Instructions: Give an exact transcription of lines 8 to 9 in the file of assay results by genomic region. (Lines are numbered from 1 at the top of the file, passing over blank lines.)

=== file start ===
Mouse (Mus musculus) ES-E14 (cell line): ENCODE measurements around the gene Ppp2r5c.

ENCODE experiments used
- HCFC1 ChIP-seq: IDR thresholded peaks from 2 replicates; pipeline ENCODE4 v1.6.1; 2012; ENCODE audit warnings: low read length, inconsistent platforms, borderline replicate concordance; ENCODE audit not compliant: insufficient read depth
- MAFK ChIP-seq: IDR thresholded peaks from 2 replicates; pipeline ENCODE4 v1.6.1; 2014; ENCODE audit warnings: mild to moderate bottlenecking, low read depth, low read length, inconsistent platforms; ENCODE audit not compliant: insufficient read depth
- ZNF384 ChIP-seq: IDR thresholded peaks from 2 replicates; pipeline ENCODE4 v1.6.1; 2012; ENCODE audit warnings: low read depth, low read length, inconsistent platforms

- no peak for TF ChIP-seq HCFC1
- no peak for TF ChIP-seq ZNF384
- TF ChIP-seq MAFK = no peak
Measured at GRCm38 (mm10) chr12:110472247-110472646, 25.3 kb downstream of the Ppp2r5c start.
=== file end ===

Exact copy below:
- TF ChIP-seq MAFK = no peak
Measured at GRCm38 (mm10) chr12:110472247-110472646, 25.3 kb downstream of the Ppp2r5c start.